DCSIMG

Breastfeeding 'too controversial' for city venues

HEALTH workers today claimed breastfeeding in public is "too controversial" for some city shops and cafes.

A survey carried out in Leith found a number of business owners had removed stickers advertising "breastfeeding welcome here" from their windows.

Nearly all the traders had originally agreed to display the stickers, but most then vanished within a fortnight. A variety of explanations were offered to the Evening News - including one shop blaming a window cleaner.

However, Queen Margaret University public health student Victoria Adelesi said she had been told a different story. She carried out the survey while on placement at Leith Community Treatment Centre, to identify attitudes to breastfeeding in public places.

She said: "I went to local businesses and organisations with sit-in facilities to see who would be willing to display stickers promoting breastfeeding.

"After carrying out the survey in ten businesses on Great Junction Street, all ten advised they did not have any problems about women breastfeeding on their premises. Seven of the shops and cafes displayed the stickers.

"However, after a two-week period, I revisited all these businesses and was shocked to find that six out of the seven had removed the stickers.

"When asking why they were removed, I was advised that they felt being associated with promoting breastfeeding was too controversial and they preferred not to promote it."

Heather Tierney Moore, director of nursing with NHS Lothian, said breastfeeding mothers should be welcome in public.

"It is very disappointing to hear that some local businesses have changed their mind about supporting breastfeeding," she said.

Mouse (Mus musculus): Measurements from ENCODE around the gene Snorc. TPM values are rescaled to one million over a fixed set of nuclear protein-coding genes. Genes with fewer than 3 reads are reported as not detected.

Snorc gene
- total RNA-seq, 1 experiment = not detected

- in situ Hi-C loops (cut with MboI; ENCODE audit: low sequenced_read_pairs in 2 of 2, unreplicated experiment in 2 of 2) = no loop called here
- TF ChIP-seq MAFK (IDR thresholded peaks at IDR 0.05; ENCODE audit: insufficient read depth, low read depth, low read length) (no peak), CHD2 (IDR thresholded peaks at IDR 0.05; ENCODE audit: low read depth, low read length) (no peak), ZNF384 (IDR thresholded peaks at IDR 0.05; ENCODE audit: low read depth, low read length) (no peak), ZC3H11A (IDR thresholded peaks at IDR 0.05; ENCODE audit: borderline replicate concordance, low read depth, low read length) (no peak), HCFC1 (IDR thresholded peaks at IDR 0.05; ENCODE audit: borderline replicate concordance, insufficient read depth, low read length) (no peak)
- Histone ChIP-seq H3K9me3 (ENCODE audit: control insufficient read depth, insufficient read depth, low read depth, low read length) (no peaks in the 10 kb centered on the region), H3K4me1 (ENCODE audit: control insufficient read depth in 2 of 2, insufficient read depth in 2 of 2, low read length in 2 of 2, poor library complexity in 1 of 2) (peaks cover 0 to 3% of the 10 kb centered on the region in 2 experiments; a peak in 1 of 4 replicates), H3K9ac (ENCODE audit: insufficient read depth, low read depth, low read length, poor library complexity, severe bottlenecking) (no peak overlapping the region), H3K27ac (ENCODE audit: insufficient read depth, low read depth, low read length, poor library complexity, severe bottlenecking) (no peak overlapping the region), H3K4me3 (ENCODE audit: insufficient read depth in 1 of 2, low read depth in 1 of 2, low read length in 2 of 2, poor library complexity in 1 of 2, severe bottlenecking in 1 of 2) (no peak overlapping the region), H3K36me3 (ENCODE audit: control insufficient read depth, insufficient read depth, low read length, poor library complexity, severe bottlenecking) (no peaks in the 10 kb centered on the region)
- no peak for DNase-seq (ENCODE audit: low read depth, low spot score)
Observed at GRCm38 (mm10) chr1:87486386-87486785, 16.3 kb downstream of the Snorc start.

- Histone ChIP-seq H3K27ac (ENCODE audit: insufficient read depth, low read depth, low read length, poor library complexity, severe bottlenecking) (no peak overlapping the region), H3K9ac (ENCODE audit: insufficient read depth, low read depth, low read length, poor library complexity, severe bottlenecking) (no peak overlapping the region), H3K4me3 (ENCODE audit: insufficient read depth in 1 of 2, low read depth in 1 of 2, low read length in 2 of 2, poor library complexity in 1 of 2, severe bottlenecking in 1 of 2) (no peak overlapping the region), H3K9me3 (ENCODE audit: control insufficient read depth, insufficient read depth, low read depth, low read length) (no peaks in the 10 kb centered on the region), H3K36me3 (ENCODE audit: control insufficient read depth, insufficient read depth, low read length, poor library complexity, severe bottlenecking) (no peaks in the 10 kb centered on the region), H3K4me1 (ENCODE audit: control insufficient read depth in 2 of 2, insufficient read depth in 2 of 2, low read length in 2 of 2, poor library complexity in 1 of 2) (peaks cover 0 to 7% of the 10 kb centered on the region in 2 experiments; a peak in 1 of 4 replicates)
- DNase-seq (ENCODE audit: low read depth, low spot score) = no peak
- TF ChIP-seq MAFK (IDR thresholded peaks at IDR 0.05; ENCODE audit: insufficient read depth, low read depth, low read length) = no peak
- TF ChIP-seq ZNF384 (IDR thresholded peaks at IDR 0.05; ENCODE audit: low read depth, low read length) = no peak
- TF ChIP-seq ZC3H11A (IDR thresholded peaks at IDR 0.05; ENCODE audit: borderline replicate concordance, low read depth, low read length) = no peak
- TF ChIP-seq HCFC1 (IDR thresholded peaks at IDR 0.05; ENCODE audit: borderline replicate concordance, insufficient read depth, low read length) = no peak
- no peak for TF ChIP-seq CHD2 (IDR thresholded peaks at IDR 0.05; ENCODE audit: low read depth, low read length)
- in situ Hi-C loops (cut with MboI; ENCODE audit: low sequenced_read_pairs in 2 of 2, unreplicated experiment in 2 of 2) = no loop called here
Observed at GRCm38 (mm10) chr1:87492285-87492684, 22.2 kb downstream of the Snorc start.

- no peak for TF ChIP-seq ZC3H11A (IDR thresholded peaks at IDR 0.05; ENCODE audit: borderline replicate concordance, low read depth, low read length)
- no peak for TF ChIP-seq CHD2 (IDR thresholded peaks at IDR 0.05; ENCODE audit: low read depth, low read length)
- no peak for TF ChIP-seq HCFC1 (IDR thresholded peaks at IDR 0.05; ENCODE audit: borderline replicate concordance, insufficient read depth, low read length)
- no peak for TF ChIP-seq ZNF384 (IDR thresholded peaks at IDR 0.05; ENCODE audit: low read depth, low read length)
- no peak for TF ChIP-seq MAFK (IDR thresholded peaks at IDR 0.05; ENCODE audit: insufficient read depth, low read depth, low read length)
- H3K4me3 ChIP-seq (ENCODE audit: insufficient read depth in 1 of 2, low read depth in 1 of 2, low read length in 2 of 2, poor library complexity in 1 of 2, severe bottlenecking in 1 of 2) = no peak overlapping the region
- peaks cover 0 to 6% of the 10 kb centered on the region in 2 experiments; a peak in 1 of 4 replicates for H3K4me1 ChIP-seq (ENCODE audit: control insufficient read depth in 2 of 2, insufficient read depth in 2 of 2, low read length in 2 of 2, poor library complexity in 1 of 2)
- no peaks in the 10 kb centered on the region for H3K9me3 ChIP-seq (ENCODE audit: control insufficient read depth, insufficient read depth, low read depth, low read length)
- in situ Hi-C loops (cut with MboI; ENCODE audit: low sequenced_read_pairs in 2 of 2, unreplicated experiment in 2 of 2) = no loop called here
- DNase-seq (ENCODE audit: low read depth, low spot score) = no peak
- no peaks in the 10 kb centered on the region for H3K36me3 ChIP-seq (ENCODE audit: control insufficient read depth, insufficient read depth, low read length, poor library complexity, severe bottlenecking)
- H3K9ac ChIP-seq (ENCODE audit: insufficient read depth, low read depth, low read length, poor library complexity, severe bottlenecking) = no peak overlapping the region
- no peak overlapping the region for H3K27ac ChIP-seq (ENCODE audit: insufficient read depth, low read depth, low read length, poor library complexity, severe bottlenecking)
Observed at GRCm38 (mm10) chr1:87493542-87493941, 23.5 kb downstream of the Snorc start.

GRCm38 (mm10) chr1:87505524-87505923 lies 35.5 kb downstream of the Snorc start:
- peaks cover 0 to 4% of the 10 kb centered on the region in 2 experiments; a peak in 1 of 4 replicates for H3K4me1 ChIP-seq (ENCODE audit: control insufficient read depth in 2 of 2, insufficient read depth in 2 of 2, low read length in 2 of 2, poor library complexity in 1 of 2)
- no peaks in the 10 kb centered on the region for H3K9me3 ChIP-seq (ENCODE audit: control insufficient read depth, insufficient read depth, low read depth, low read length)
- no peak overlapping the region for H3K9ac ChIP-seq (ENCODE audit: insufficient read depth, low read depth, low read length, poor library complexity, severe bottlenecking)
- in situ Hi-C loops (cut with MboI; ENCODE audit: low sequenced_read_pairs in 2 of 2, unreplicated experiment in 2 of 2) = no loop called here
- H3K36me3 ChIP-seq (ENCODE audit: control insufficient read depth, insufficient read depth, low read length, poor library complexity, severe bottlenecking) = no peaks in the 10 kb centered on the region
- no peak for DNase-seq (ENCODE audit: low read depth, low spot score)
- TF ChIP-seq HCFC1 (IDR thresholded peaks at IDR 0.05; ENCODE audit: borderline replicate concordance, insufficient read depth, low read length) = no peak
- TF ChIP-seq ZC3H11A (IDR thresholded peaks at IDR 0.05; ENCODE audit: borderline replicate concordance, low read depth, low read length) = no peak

"Breastfeeding brings many known health benefits to both mother and baby.

"While Lothian now has one of the highest rates of breastfeeding in Scotland, with six out of ten mothers breastfeeding in the first few days of their child's life, it is important that we build on these achievements."

None of the Great Junction Street traders approached by the Evening News said they were against breastfeeding on their premises - but our team could not spot a single sticker.

Jason Williamson, owner of the Greedy Guts Sandwich Bar, said: "We had the sticker up, but the window cleaner came and he took it down. Breastfeeding is not a problem for us, and we would put another sticker up."

Labb Mohamad, owner of Popeye's Sandwich Bar, said: "We had the sticker up - it was on the drinks fridge. But a man from Coca-Cola came and he didn't want anything on the fridge. I would be happy to put another sticker up in my window."

A worker in the Up The Junction cafe claimed to have a sticker in her window promoting breastfeeding. But when asked to point it out to the Evening News, she could not locate it.

"We had it up. I don't know what happened," she said. "It's no big deal if someone wants to breastfeed here - I did it with my own children."

And at Now Rest, a caf just off Great Junction Street on Bonnington Road, worker Josephine Miller said she had not been asked to put a sticker in the window.

But staff offered to produce their own "breastfeeding is welcome" notice, and immediately put it on display.

"The babies have got to feed," said Ms Miller.

Graham Russell, chairman of the Federation of Small Businesses in Edinburgh, said breastfeeding in public should be accepted, although he would not advocate putting up stickers.

"Unfortunately, in our current climate, I think this could attract voyeurs," he said. "As a nation, the British are not grown-up enough when it comes to our bodies, so I would not put up a sign."

YOUR LINK

www.breastfeed.scot.nhs.uk

www.breastfeeding.co.uk

www.babyfriendly.org.uk

 
 
 

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